Building a client application with my "enhanced" libraries, and performing an authentication revealed a call to the decrypt function with the key of the eight ASCII characters "01234567" (or was it "12345678"?) when reading the configuration file. No other calls to the decryption function was done during this phase of the authentication. Neat. If choosing a static key to compile into your application, why not choose a bad one. A good one would have gained nothing in security anyway.
So if no encryption key in the configuration file, how is the communication between the ACE server and client secured? Having access to all internal call to the encrypt- and decrypt functions this was not hard to reverse engineer. It turned out the client encrypted the data to the server using 1) the IP address, 2) the current time and 3) the token code. The problem is that nothing of this is very secret. The IP address of the computer used can not be considered a secret. The current time? Secret? "Yes, I can tell you what time it is, but then I have to kill you"? Not very likely. But the token code, it must be hard to obtain? It is? For the intruder? The guy just typed it into his computer? Actually, he can choose any code he likes.
To make my point, I implemented my own "ACE server", capturing the network traffic and always replying "Oh yes, it's a go!". At that time the marketing guys did wear small promotion jacket pins of a small SecurID card with a token code printed on it. I needed a code for my fake server, so I used that one. Then I went over to the marketing department ..
"Hey you, can you demonstrate a SecurID login into the computer of yours?". The marketing guy looked a bit puzzled at me, knowing I was the lead expert of SecurID at the company, but obeyed. When he reached for his SecurID token, I told him to use his other token. "I only have this" he replied. No, I said, pointing at his pin he did wear on his jacket, that one! He laughed, but I kept insisting so finally he removed it from the jacket looking at the tiny tiny numbers as he fed them in to the login window at his PC. Despite of the fact being a marketing guy he was quite clever so when the computer granted him access he stop laughing realizing the severity of the issue.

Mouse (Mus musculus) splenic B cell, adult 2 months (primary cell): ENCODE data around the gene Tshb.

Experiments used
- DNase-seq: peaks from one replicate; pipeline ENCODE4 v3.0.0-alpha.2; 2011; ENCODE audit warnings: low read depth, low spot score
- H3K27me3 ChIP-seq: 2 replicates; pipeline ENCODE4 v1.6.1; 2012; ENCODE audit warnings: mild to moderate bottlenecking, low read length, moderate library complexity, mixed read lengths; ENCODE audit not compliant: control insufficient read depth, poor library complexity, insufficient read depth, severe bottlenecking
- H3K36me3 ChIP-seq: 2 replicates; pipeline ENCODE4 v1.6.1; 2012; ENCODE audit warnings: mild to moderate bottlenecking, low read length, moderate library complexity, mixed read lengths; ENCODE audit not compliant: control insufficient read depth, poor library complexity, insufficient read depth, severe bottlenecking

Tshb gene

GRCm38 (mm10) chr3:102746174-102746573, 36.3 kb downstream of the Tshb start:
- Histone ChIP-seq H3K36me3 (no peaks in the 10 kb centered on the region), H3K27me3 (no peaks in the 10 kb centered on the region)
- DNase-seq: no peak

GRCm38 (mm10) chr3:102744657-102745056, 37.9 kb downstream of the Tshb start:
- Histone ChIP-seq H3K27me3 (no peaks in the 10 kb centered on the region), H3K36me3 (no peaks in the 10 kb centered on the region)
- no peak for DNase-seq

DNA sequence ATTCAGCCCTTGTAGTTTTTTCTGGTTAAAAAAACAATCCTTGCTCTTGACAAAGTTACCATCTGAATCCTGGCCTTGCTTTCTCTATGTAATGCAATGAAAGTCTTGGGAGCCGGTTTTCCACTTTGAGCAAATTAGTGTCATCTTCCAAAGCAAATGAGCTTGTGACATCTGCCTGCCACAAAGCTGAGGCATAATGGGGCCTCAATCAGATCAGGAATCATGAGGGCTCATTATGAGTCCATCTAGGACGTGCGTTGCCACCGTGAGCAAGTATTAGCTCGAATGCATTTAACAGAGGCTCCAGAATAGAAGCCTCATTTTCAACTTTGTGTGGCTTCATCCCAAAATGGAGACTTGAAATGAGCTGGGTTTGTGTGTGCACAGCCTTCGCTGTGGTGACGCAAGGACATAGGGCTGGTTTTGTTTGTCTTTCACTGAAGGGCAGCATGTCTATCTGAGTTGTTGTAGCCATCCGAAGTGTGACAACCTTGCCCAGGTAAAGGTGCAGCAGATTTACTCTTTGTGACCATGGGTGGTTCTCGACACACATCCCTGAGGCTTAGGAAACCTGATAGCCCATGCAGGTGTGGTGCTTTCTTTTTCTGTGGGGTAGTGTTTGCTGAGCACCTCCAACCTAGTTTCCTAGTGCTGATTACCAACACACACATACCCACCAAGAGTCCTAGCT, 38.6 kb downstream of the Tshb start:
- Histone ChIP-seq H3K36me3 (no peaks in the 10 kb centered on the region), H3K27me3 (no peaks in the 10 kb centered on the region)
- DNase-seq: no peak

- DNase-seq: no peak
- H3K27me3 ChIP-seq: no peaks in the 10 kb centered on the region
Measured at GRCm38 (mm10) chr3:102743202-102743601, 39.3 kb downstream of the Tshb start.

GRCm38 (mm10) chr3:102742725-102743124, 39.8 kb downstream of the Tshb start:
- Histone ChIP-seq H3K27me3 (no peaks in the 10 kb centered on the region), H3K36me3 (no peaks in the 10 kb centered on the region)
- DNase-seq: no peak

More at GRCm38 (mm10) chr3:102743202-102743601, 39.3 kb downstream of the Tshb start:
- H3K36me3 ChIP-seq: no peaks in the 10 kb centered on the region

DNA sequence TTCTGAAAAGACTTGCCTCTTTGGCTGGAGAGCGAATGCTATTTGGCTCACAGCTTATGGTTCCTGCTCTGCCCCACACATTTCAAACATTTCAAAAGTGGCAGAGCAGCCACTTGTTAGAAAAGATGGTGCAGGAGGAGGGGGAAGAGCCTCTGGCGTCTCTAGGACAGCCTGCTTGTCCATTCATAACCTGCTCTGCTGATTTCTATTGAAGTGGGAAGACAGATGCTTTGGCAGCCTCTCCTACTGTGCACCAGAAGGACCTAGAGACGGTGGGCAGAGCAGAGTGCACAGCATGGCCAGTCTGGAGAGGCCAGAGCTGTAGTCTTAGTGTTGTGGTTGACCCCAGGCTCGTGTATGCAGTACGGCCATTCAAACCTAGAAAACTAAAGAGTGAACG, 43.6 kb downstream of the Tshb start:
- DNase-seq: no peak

A very detailed report was written and sent to Security Dynamics HQ in US about this issue, and a few other like setuid binaries of the SecurID distribution reading UNIX environment variables allowing anyone overwriting any file in the file system and other misdemeanors hardly worth mentioning. A delegation of Security Dynamics CTO with friends flew over to us in Sweden a few days later. The meeting was long, quite interesting and totally unproductive.
The meeting summarized (they in italic);
- Don't believe everything you read on the internet. It is just a hoax.
- Oh no, we have researched and verified everything in this report ourself.
- It is all wrong.
- We can demonstrate it for you.
- We are not interested.
- We are doing quite a lot of SecurID installations and this is an issue. What shall we tell our customers?
- It is your problem.
- Ok, then we'll show them our report.
- Then we will sue.
- What do we tell our customers?
- It is your problem.
This was before Security Dynamics and SecurID was bought by RSA Security, and I got the impression economics was more important than both technology and security at this point.
I have no idea if the issues are corrected in the present versions of SecurID.
/By Mikael Q Kuisma
|Page last modified 2013-10-14 20:17Z|